It seems he has a book as well, Making Ideas Happen, which also sounds worth finding.
He offers several observations about how you might "organize projects and manage your energy" to make your ideas happen.
This article is chock-full of inspiring ideas, but the one idea that really hit me, especially in regards to the Digital Detox Week, is how we have been conditioned to be "reactive" with our energy - responding to endless input - rather than proactive. To avoid getting sucked into the vortex of incoming emails, messages and other contact, he says,
some people schedule “windows of non-stimulation” in their day. For a 2-3 hour period of time, they minimize their email and all other sources of incoming communication. With this time, they focus on a list of goals – not their regular tasks, but long-term items that require research and deep thought
I am reminded of some kinds of meditation in which one sits quietly and quiets the mind so as to notice what ones deeper self might have to say. Who can hear the whispers of our soul beyond the shouting of the demands of our life?
The internet is endless stimulation of one sort or another. Expand that to include all digital devices, and it's clear many of us live thoroughly washed in a dull roar (or deafening shout!) of input. Who can hear quieter whispers beyond all that input? Not me.
Perhaps I am so smitten with this description because it seems to frame the unplugging as a respite from the onslaught. Unplugging for a while is not just a nice idea; it's necessary "down time."
I'm looking forward to pursing other projects that have nothing to do with the digital world. Maybe I will look about me with new eyes. Perhaps I will put my hands on real life projects, something with texture and heft and scent. Perhaps I will find mental space to think about deeper issues in my life. How is my life going? What new goals are pushing forward for attention? Perhaps I will take more naps and laze about on the couch. Sleep is always good.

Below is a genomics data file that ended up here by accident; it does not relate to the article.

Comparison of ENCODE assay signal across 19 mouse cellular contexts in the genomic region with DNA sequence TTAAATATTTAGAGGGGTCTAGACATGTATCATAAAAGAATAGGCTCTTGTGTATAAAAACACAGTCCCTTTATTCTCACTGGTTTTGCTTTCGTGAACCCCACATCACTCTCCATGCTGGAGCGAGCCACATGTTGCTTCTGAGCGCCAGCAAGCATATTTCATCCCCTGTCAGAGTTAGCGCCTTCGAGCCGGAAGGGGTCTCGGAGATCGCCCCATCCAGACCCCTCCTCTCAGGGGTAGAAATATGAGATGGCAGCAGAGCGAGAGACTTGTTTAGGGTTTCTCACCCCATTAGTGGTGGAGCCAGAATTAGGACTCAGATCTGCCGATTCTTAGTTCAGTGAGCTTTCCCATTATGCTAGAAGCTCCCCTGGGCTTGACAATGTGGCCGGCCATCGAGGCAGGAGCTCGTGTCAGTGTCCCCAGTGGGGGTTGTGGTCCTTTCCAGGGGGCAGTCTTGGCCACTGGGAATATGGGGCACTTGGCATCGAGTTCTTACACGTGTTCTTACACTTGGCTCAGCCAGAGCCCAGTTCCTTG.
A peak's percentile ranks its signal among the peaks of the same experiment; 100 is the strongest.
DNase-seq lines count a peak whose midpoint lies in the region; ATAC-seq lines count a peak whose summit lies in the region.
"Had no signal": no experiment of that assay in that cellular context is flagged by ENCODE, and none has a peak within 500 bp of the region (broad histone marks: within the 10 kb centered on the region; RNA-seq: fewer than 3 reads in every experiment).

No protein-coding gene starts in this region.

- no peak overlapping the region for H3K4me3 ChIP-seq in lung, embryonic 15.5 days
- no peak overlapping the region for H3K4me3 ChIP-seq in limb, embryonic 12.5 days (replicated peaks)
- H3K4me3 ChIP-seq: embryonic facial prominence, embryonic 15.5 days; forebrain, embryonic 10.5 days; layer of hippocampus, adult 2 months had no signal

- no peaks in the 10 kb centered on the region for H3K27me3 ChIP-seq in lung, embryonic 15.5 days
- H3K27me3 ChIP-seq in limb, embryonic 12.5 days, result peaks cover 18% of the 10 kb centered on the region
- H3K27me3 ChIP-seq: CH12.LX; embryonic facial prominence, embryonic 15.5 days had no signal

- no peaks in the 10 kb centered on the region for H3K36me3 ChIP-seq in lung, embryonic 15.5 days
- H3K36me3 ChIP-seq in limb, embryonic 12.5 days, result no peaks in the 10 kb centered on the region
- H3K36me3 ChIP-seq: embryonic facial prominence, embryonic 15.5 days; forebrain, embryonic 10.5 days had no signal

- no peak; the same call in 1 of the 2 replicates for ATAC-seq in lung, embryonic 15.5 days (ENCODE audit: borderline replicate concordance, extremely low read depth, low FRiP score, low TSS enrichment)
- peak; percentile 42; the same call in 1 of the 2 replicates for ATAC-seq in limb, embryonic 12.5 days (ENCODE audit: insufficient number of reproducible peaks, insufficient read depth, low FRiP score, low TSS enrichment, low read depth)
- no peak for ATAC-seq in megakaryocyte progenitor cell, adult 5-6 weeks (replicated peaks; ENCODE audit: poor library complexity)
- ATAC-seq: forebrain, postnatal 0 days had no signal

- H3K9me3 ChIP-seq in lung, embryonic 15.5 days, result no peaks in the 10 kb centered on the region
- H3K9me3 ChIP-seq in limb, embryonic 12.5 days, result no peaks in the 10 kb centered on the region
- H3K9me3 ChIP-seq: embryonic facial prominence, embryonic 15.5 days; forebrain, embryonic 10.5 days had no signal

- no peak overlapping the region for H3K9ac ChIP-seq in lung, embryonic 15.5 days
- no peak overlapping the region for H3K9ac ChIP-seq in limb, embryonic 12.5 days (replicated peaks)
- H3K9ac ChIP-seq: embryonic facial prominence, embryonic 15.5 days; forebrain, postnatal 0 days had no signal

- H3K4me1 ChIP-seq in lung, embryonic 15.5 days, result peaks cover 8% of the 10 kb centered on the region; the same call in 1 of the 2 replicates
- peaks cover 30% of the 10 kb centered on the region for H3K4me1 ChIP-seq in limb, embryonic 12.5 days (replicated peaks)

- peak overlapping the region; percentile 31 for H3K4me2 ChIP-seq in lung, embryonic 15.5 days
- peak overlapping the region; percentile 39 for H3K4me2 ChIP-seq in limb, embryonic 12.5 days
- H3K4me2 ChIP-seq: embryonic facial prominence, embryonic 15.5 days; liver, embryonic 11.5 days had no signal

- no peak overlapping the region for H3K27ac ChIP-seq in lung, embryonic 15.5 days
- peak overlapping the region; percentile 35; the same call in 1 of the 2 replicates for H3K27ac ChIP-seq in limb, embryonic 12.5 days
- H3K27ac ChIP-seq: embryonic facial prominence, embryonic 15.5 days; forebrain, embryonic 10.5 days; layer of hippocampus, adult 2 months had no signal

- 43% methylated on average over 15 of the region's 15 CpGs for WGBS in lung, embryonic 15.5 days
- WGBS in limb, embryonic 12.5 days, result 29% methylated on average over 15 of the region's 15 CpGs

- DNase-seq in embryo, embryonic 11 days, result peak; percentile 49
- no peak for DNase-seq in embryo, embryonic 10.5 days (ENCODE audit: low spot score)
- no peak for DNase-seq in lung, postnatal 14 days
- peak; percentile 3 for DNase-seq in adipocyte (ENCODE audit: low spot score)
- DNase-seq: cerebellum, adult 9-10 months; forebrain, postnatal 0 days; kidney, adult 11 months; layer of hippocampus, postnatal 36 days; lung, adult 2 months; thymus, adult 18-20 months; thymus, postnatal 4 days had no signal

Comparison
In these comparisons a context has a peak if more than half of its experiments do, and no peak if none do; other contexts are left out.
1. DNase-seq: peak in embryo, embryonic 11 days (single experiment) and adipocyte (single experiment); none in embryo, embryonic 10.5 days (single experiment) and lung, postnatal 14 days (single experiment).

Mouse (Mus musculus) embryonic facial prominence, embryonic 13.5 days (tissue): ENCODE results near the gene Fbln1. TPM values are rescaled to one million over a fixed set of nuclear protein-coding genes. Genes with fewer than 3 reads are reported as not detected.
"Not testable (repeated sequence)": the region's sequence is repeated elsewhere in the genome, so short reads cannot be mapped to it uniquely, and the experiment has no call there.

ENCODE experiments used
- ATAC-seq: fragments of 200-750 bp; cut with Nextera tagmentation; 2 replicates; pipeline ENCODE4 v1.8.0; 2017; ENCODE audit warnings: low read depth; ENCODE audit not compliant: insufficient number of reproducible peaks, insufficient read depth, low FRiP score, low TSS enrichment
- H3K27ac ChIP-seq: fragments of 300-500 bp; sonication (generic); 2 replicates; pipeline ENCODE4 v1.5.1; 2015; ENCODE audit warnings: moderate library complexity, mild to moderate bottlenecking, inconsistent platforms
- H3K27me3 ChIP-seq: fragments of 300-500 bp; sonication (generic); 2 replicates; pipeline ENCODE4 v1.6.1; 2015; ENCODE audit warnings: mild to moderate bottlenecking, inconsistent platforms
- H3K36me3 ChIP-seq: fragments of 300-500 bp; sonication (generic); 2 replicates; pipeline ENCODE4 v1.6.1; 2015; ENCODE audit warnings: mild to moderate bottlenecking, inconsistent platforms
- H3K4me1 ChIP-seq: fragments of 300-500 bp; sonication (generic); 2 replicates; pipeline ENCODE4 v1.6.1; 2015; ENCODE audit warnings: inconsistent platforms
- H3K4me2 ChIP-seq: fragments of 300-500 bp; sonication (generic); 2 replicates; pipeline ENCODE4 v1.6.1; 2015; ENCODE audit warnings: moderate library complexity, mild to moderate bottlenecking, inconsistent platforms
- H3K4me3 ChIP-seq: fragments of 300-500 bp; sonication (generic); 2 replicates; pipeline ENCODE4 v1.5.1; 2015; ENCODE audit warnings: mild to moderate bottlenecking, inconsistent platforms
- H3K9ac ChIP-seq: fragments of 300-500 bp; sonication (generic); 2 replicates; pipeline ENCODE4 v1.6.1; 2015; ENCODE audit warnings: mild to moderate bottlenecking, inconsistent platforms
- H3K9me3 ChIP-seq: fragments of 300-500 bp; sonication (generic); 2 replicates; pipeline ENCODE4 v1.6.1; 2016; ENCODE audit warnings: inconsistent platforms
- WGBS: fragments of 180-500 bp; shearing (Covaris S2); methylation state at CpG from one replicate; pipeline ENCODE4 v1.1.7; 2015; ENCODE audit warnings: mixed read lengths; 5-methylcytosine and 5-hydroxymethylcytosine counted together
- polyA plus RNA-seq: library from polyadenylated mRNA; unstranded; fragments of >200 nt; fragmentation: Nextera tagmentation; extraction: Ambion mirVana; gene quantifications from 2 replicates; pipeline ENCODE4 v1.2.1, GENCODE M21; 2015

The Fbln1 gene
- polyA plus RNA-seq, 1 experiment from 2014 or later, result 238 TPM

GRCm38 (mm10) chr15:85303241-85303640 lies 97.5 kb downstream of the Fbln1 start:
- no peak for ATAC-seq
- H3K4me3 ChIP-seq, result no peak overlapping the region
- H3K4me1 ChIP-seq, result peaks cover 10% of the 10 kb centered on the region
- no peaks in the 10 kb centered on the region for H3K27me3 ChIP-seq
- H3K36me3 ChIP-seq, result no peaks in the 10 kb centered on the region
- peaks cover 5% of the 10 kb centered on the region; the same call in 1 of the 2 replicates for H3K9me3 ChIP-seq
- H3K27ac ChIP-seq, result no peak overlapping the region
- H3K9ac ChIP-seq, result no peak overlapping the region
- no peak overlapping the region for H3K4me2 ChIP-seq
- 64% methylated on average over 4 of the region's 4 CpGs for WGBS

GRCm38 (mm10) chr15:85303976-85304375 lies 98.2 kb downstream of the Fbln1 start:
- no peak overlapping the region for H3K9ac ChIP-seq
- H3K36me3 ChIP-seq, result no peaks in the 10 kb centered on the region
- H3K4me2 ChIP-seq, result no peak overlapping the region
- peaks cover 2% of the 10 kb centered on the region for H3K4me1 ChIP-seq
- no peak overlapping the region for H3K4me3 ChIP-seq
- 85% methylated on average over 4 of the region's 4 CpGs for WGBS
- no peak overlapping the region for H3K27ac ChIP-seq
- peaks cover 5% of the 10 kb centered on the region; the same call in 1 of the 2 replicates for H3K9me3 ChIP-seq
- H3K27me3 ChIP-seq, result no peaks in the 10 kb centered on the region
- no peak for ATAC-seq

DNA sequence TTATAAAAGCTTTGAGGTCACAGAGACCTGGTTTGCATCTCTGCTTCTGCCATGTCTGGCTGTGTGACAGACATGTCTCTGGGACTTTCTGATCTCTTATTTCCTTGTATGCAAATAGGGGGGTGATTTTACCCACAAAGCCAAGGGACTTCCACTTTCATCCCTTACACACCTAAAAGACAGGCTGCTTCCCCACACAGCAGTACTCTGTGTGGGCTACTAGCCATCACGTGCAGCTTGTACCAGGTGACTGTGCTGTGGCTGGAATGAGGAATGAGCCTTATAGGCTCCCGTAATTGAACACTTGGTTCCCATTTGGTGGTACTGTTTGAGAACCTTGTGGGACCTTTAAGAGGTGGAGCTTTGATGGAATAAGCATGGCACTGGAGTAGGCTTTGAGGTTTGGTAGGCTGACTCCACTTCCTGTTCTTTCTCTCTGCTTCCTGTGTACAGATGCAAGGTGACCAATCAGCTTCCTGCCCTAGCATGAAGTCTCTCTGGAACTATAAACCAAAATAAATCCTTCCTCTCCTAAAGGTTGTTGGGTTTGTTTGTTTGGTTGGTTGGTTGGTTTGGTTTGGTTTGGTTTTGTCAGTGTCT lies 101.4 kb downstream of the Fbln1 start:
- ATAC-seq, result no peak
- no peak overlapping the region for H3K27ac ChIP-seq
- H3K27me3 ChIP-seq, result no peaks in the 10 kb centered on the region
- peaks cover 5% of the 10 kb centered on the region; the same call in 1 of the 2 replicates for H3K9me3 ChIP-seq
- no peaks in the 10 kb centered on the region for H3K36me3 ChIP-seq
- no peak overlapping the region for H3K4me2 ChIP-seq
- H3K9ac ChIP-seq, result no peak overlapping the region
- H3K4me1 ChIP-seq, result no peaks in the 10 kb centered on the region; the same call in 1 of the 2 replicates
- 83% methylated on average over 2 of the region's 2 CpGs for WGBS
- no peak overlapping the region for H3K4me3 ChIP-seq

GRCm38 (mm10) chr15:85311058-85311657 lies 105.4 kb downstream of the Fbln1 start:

Scott also writes about what he calls insecurity work, those "small repetitive actions don’t help you make ideas happen.....just help you feel safe." Yeah, I'll check email one more time, look for an update one more time. I can see how that would chew up lots of energy and time. It's likely that the smaller the distraction, the more ultimately time consuming it is because one doesn't even notice the minute bits of energy put into them. They add up without one even noticing.
My hope for unplugging includes being more aware of how I use my digital time. Am I just spinning my wheels? How much of what I do is actual productive time? When I'm conscious of what I am doing, I have to admit that much og what I do online amounts to nervous tics of faux productivity.
I'm still a little nervous about unplugging. What if something comes up that really needs my attention? What if somebody really needs to get my answer on something? What if I am overrun with emails while I am gone? What if my sister or friend needs me? What if...?
It's a good thing to notice, huh? What energy am I losing feeling anxious about keeping plugged in? I'm thinking that whatever it is that's landing in my inbox, certainly nobody is dying, or losing money or sleep over it, so I might as well let it go for a while.
I was just gifted with fresh strawberries. I'm think I'll start the week with pie.